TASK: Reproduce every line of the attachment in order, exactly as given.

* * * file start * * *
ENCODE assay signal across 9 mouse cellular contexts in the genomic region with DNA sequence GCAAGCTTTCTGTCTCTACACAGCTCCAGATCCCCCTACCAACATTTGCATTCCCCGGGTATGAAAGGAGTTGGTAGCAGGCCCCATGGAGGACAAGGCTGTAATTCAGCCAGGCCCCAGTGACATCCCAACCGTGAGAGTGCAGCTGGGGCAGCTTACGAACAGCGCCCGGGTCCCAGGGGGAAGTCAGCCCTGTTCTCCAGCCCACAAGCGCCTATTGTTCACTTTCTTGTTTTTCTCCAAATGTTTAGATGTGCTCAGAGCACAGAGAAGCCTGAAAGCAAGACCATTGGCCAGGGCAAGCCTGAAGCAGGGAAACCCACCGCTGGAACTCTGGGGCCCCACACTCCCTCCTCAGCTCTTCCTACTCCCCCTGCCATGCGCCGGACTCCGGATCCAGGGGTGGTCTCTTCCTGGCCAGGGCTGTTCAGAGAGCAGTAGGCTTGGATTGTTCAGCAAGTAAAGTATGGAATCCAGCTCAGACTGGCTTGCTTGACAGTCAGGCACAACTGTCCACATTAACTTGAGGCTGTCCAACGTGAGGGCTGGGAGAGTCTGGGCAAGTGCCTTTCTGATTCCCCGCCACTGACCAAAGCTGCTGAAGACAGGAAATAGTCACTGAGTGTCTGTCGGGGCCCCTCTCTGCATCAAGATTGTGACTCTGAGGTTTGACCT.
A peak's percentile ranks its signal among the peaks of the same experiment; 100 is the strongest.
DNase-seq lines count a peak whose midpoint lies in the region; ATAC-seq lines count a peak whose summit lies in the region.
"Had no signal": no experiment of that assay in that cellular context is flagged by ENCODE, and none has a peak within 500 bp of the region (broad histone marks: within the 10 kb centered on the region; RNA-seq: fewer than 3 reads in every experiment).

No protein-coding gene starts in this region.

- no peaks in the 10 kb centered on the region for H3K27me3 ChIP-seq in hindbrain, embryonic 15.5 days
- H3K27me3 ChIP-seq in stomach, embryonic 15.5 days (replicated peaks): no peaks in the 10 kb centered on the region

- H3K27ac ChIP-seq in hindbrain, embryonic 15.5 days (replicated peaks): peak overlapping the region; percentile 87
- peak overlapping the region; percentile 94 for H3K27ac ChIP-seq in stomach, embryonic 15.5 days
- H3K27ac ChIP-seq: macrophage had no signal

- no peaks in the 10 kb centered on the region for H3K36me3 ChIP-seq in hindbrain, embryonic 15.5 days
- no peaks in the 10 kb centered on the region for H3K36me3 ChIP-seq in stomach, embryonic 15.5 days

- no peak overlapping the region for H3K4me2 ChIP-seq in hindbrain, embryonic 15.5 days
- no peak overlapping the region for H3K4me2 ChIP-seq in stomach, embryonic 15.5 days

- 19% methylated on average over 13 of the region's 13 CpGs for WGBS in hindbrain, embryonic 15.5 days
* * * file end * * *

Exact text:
ENCODE assay signal across 9 mouse cellular contexts in the genomic region with DNA sequence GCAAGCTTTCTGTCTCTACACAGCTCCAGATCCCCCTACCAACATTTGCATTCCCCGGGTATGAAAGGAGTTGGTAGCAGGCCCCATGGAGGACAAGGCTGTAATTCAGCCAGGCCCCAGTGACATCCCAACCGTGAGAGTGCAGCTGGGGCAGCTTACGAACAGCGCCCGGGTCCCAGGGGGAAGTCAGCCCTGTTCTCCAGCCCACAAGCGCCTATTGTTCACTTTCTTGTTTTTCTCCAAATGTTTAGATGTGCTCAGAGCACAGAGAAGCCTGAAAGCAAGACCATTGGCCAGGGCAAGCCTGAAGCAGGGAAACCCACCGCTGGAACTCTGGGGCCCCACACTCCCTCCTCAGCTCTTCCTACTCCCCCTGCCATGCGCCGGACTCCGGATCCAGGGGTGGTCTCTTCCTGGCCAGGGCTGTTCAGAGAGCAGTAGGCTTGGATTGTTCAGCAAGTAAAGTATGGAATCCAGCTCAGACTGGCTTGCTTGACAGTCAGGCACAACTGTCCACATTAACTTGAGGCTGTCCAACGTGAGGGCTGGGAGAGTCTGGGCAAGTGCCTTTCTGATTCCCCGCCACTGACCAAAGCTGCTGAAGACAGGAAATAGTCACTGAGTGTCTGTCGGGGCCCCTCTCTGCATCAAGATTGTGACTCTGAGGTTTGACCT.
A peak's percentile ranks its signal among the peaks of the same experiment; 100 is the strongest.
DNase-seq lines count a peak whose midpoint lies in the region; ATAC-seq lines count a peak whose summit lies in the region.
"Had no signal": no experiment of that assay in that cellular context is flagged by ENCODE, and none has a peak within 500 bp of the region (broad histone marks: within the 10 kb centered on the region; RNA-seq: fewer than 3 reads in every experiment).

No protein-coding gene starts in this region.

- no peaks in the 10 kb centered on the region for H3K27me3 ChIP-seq in hindbrain, embryonic 15.5 days
- H3K27me3 ChIP-seq in stomach, embryonic 15.5 days (replicated peaks): no peaks in the 10 kb centered on the region

- H3K27ac ChIP-seq in hindbrain, embryonic 15.5 days (replicated peaks): peak overlapping the region; percentile 87
- peak overlapping the region; percentile 94 for H3K27ac ChIP-seq in stomach, embryonic 15.5 days
- H3K27ac ChIP-seq: macrophage had no signal

- no peaks in the 10 kb centered on the region for H3K36me3 ChIP-seq in hindbrain, embryonic 15.5 days
- no peaks in the 10 kb centered on the region for H3K36me3 ChIP-seq in stomach, embryonic 15.5 days

- no peak overlapping the region for H3K4me2 ChIP-seq in hindbrain, embryonic 15.5 days
- no peak overlapping the region for H3K4me2 ChIP-seq in stomach, embryonic 15.5 days

- 19% methylated on average over 13 of the region's 13 CpGs for WGBS in hindbrain, embryonic 15.5 days